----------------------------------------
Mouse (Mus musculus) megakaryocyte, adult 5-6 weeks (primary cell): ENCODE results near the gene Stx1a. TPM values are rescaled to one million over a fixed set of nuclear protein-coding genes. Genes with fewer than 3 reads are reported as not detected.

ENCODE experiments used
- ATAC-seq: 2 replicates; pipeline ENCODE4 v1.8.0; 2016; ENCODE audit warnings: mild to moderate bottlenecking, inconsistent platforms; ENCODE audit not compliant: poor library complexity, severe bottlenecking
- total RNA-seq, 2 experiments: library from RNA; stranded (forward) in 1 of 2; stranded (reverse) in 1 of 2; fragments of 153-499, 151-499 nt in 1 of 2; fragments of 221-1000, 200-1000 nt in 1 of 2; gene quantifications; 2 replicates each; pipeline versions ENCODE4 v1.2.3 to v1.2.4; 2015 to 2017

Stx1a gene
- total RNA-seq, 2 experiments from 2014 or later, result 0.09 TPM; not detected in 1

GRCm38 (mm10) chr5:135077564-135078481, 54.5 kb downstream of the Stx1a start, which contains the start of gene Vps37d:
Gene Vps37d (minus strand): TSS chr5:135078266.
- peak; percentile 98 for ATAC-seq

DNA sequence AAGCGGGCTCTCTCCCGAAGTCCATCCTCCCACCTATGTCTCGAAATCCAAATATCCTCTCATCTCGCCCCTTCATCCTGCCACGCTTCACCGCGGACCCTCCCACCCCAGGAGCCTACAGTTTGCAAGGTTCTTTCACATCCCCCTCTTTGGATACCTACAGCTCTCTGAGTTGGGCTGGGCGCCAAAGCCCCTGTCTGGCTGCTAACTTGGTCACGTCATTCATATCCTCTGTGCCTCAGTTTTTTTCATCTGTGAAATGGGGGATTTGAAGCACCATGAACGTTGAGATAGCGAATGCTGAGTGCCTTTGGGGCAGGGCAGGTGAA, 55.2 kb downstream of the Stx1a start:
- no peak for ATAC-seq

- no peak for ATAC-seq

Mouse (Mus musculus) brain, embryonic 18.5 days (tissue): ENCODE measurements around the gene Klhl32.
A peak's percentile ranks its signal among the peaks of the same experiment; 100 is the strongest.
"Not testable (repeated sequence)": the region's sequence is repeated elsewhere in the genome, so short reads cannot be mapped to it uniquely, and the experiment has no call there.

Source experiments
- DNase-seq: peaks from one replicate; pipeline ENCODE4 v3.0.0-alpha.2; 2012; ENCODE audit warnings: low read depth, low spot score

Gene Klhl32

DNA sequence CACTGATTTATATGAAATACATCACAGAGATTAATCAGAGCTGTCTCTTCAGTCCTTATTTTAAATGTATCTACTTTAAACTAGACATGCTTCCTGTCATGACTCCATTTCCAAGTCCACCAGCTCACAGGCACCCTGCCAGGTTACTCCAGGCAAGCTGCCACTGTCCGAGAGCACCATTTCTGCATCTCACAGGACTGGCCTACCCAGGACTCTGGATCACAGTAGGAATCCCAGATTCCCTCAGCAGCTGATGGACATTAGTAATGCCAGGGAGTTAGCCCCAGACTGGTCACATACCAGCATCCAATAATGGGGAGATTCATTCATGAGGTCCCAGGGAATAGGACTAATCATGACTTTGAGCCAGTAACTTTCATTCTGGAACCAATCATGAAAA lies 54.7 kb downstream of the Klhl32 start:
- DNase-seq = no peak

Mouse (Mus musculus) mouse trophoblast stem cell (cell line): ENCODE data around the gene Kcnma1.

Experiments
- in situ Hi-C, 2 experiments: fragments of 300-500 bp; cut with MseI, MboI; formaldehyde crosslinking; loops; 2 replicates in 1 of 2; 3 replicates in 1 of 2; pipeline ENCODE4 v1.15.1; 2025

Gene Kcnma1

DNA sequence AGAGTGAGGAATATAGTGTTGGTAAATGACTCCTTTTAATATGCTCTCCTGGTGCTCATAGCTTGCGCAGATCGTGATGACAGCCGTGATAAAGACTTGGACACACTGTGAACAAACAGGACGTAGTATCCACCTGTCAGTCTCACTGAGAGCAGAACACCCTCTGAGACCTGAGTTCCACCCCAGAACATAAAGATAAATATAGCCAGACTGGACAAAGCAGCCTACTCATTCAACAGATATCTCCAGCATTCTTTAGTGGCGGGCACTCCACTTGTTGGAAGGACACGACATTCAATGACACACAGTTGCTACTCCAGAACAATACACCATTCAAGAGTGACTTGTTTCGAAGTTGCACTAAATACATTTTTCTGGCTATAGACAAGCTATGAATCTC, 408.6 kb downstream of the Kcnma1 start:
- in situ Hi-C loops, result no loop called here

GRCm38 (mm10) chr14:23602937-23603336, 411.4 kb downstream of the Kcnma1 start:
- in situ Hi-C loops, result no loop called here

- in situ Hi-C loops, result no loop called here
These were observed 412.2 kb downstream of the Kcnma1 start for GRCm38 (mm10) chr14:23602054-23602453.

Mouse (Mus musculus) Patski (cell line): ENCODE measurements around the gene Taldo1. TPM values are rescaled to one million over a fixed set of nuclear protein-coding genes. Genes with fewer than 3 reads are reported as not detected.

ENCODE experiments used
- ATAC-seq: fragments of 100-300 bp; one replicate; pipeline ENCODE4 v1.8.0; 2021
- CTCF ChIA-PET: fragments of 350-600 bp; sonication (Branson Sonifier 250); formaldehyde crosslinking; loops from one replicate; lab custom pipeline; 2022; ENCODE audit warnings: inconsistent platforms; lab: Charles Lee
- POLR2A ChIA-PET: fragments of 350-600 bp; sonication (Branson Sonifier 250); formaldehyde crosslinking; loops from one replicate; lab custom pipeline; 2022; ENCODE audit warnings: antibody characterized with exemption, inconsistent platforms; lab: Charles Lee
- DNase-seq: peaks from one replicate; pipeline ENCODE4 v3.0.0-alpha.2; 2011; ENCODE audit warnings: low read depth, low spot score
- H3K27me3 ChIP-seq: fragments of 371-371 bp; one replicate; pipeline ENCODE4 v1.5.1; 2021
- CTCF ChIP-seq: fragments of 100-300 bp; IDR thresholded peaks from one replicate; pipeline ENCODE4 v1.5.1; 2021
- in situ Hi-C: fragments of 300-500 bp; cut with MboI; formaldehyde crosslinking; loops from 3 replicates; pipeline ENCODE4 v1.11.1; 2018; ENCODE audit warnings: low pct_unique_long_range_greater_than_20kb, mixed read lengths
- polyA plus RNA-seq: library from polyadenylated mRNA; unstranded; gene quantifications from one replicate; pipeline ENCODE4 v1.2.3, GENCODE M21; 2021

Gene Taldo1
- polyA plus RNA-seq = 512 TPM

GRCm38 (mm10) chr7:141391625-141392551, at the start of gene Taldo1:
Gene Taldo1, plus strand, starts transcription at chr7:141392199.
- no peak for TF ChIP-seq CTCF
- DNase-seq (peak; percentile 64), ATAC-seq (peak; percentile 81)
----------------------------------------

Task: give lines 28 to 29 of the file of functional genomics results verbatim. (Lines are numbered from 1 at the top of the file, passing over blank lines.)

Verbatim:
- in situ Hi-C loops, result no loop called here

- in situ Hi-C loops, result no loop called here